Ronnie O'Sullivan's quest for a sixth Masters' title will have to wait for at least another year after being dismantled by world number one, Neil Robertson in yesterday's semi-final at the Alexandra Palace. The 'Rocket' was never really able to put himself in a position to challenge the Australian's dominance in the contest, as he ran out the convincing victor 6-1. He now faces Englishman Shaun Murphy in Sunday's final.

After exuberant displays earlier in the week from O'Sullivan had seen him display tremendous form in surpassing the all-time centuries' record with 776 during his illustrious career (now 777), he was brought down to earth by the solidity of his opponents' all-round game.

Robertson had seemed almost impeccable in his quarter-final win over Ali Carter with a 97% pot success rate, at one time reducing Carter to an 'all or nothing' shot as his patience during a testing bout of safety play wore thin, and seems to be able to draw on that class consistently at present.

Against the five-time world champion he made breaks of 100, 66 and 60 in a relentless display of classy snooker. The second frame loss will have been particularly galling for O'Sullivan, after he had looked in command with a 63-point break but missed the frame-ball black, handing the advantage back to his rival who promptly made a 66 break of his own to take it instead. Indeed, the only frame he won all night was with a 101 break in the fourth frame, such were the requirements to overcome his opponent.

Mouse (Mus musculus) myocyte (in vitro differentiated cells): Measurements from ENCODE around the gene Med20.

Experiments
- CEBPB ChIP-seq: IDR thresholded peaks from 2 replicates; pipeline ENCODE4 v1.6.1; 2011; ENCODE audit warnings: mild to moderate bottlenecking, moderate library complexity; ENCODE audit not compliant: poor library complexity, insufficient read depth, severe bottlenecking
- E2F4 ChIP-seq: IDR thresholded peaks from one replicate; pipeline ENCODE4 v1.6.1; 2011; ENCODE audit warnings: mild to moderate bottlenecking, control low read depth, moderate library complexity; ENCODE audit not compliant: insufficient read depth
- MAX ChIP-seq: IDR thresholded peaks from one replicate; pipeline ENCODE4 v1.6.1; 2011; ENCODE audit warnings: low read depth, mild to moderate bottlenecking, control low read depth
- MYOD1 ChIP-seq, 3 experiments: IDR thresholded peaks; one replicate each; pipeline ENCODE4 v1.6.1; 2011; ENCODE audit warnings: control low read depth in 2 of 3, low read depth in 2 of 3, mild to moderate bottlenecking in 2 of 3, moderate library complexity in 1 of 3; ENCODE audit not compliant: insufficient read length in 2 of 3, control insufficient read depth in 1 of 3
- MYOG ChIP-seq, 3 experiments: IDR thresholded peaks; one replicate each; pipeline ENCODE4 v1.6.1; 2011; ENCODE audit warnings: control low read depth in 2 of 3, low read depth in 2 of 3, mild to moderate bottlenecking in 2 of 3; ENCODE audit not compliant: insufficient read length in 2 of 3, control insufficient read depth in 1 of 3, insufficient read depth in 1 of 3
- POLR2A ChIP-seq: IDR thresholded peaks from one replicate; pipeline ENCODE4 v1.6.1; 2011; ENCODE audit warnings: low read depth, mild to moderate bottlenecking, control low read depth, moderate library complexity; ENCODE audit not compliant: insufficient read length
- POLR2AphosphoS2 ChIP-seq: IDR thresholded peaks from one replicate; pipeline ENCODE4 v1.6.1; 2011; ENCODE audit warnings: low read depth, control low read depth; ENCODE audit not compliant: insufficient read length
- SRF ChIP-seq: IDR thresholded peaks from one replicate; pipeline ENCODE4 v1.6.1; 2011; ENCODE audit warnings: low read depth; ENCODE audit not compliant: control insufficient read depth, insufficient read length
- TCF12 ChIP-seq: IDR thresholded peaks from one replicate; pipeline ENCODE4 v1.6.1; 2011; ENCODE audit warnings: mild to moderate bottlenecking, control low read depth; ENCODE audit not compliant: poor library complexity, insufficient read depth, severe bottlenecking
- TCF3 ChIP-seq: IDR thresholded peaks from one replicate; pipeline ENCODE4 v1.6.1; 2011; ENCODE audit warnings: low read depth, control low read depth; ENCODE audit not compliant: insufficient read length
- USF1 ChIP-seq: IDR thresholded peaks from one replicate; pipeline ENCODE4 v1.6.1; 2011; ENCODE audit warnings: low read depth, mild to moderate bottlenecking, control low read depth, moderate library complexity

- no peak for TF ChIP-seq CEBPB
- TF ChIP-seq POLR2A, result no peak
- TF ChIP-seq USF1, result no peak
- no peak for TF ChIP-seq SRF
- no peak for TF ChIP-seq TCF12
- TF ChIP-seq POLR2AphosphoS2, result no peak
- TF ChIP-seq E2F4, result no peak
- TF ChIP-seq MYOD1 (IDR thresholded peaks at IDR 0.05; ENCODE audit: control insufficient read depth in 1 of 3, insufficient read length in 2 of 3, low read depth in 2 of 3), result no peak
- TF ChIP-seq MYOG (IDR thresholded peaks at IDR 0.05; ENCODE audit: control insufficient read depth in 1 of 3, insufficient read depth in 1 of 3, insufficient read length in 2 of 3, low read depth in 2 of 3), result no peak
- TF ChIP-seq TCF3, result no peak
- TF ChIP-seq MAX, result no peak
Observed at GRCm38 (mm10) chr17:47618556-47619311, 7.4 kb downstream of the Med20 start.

The resounding defeat ended O'Sullivan's reign as Masters' champion and with it brought an end to his winning streak of 15 previous matches. In the aftermath he seemed to suggest that his form was not as good as it maybe could be at present, hinting at a need for more match play to compete at Robertson's current level.

Murphy defeated Northern Ireland's Mark Allen in the second semi-final 6-2 and is in decent shape, after also beating Stephen Maguire and Mark Selby earlier in the week. In his match against Allen he scored heavily when at the table, with sizeable breaks of 80, 83, 76 and a century break as he came back from 2-0 down to take the next six frames in a row. He will be looking for his first Masters' crown in the best of nineteen frame final, after being a previous world and UK champion, and to avenge the 10-6 defeat to Robertson in the final in 2012. On current form though, Robertson will be odds-on to take the title again this year.